Habitat 1000 – Can we crowdsource design?
This studio explores the topic of high-density housing at a large scale. The six projects are designs for a habitat for 1000 people that negotiates high-quality living with a very compact architecture.
We are currently facing a significant increase in world population. The resulting demand for additional housing is dramatic. State of the art architectural design tools and methods are not suitable to cope with this enormous challenge. Already today 95% of buildings worldwide are designed without the involvement of architects. If the enormous crowd is the problem, we are wondering whether it can also become part of the solution?
Can we crowdsource design?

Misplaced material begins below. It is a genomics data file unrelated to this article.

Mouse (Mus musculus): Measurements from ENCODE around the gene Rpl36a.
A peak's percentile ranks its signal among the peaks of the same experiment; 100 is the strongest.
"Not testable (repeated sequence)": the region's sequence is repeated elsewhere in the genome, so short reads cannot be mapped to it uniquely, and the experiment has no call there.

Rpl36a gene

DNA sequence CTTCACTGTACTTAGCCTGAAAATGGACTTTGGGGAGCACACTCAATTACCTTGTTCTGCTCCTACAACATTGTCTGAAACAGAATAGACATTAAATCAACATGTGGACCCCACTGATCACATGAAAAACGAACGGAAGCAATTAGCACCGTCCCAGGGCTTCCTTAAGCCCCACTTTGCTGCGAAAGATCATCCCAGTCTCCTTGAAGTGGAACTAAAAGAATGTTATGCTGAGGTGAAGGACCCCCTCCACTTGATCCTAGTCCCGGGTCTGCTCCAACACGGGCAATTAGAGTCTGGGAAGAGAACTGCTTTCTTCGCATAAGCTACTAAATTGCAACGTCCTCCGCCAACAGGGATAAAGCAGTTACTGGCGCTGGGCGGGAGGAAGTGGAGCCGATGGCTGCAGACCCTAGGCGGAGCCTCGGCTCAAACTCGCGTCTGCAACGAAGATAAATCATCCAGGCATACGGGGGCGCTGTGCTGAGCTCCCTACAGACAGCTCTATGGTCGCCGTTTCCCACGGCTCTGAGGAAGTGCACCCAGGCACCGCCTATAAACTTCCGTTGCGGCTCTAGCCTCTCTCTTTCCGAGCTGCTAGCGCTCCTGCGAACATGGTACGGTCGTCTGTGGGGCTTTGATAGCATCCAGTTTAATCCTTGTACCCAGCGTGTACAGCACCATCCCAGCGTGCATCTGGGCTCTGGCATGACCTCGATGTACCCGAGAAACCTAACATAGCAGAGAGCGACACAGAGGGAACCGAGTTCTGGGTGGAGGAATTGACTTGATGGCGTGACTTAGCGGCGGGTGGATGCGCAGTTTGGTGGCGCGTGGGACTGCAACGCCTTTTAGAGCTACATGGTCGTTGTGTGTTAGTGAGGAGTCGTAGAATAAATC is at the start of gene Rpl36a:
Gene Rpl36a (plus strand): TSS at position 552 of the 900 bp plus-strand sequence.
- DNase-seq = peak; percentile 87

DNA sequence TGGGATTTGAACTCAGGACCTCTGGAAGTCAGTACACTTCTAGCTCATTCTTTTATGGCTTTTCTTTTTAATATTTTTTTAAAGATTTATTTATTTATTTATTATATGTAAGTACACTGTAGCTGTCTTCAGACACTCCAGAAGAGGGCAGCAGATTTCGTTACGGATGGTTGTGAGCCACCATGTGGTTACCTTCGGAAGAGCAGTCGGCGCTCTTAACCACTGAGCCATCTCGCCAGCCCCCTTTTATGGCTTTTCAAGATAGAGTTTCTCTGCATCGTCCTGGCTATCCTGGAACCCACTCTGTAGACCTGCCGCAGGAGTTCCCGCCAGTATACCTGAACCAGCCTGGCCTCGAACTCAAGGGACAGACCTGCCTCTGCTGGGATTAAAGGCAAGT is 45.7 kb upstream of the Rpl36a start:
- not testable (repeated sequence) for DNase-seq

Crowdsourcing means that experts algorithmically chop a complex problem into many small tasks that are distributed in the internet. Here thousands of users complete these tasks, which are subsequently assembled by algorithms and applied for solving the complex problem. The approach has been successfully implemented in various fields: Crowdsourcing is wrapped into exciting games that help to solve important scientific problems or it is linked to the necessary Turing tests that exclude spam bots from websites.